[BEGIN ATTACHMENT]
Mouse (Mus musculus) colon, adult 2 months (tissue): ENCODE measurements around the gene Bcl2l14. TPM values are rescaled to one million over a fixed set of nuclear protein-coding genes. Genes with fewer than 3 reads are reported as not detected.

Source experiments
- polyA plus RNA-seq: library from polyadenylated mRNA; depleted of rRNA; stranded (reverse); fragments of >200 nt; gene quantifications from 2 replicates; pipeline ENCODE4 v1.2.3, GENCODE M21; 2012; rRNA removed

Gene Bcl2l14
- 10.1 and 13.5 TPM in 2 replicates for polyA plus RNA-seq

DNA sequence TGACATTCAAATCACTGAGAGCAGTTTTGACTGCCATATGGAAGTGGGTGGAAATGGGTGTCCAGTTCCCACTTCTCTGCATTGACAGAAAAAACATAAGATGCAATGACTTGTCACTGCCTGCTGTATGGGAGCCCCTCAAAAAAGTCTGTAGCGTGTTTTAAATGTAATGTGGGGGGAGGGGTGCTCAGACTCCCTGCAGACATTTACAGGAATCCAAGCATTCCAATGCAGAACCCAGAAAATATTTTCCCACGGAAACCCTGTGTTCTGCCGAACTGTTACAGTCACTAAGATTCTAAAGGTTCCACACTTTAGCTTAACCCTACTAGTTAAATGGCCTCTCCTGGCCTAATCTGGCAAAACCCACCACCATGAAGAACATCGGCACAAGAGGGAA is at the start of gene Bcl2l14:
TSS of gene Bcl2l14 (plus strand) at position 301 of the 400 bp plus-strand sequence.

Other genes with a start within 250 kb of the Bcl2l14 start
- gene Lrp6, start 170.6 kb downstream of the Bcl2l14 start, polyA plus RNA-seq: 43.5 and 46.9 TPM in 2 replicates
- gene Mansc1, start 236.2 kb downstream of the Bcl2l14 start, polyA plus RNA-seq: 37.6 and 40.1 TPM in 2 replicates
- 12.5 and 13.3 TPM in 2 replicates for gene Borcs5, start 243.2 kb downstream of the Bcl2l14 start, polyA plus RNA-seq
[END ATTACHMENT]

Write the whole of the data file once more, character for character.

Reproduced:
Mouse (Mus musculus) colon, adult 2 months (tissue): ENCODE measurements around the gene Bcl2l14. TPM values are rescaled to one million over a fixed set of nuclear protein-coding genes. Genes with fewer than 3 reads are reported as not detected.

Source experiments
- polyA plus RNA-seq: library from polyadenylated mRNA; depleted of rRNA; stranded (reverse); fragments of >200 nt; gene quantifications from 2 replicates; pipeline ENCODE4 v1.2.3, GENCODE M21; 2012; rRNA removed

Gene Bcl2l14
- 10.1 and 13.5 TPM in 2 replicates for polyA plus RNA-seq

DNA sequence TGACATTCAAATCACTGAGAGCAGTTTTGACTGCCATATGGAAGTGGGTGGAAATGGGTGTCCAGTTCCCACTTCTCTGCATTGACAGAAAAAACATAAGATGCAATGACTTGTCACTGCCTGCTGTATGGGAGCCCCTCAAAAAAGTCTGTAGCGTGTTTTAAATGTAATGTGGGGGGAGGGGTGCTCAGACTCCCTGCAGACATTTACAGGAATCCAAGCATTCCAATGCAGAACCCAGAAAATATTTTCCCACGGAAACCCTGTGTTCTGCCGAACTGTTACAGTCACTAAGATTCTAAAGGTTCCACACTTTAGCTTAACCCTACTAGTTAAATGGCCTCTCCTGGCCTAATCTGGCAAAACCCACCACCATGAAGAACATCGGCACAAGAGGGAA is at the start of gene Bcl2l14:
TSS of gene Bcl2l14 (plus strand) at position 301 of the 400 bp plus-strand sequence.

Other genes with a start within 250 kb of the Bcl2l14 start
- gene Lrp6, start 170.6 kb downstream of the Bcl2l14 start, polyA plus RNA-seq: 43.5 and 46.9 TPM in 2 replicates
- gene Mansc1, start 236.2 kb downstream of the Bcl2l14 start, polyA plus RNA-seq: 37.6 and 40.1 TPM in 2 replicates
- 12.5 and 13.3 TPM in 2 replicates for gene Borcs5, start 243.2 kb downstream of the Bcl2l14 start, polyA plus RNA-seq